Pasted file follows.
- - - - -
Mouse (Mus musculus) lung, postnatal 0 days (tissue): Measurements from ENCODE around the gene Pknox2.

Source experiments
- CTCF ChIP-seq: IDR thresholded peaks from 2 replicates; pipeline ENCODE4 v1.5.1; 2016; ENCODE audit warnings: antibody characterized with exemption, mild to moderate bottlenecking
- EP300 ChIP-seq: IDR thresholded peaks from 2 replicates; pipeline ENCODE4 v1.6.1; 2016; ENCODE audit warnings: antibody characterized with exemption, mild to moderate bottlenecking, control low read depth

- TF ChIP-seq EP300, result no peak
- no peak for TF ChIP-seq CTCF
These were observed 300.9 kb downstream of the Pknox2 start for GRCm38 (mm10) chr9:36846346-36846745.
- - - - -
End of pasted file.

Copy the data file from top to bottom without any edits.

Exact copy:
Mouse (Mus musculus) lung, postnatal 0 days (tissue): Measurements from ENCODE around the gene Pknox2.

Source experiments
- CTCF ChIP-seq: IDR thresholded peaks from 2 replicates; pipeline ENCODE4 v1.5.1; 2016; ENCODE audit warnings: antibody characterized with exemption, mild to moderate bottlenecking
- EP300 ChIP-seq: IDR thresholded peaks from 2 replicates; pipeline ENCODE4 v1.6.1; 2016; ENCODE audit warnings: antibody characterized with exemption, mild to moderate bottlenecking, control low read depth

- TF ChIP-seq EP300, result no peak
- no peak for TF ChIP-seq CTCF
These were observed 300.9 kb downstream of the Pknox2 start for GRCm38 (mm10) chr9:36846346-36846745.